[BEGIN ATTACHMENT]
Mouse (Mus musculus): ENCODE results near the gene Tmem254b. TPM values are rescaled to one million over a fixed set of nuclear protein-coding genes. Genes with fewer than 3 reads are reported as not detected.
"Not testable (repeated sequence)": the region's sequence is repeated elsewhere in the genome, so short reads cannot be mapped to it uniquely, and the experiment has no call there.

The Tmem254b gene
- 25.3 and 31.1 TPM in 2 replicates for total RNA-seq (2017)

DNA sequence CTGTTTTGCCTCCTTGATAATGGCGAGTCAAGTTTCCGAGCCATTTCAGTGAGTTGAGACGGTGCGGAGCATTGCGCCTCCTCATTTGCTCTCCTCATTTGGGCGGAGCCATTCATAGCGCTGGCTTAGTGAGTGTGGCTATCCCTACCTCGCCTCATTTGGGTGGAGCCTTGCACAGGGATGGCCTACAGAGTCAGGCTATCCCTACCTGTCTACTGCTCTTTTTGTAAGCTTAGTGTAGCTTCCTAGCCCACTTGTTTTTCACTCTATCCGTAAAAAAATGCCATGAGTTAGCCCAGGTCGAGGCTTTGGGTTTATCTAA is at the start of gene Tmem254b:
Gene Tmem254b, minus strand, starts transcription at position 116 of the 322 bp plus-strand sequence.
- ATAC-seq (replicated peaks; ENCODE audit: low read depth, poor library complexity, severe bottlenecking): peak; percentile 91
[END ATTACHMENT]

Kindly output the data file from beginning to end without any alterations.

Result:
Mouse (Mus musculus): ENCODE results near the gene Tmem254b. TPM values are rescaled to one million over a fixed set of nuclear protein-coding genes. Genes with fewer than 3 reads are reported as not detected.
"Not testable (repeated sequence)": the region's sequence is repeated elsewhere in the genome, so short reads cannot be mapped to it uniquely, and the experiment has no call there.

The Tmem254b gene
- 25.3 and 31.1 TPM in 2 replicates for total RNA-seq (2017)

DNA sequence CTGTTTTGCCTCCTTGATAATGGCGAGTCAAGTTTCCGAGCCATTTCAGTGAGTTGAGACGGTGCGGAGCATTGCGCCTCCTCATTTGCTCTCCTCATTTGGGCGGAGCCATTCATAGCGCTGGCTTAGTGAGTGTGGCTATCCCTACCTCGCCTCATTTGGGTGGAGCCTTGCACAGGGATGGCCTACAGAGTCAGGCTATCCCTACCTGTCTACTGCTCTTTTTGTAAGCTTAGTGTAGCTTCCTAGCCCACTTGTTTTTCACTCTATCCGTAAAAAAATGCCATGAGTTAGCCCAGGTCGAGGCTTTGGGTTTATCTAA is at the start of gene Tmem254b:
Gene Tmem254b, minus strand, starts transcription at position 116 of the 322 bp plus-strand sequence.
- ATAC-seq (replicated peaks; ENCODE audit: low read depth, poor library complexity, severe bottlenecking): peak; percentile 91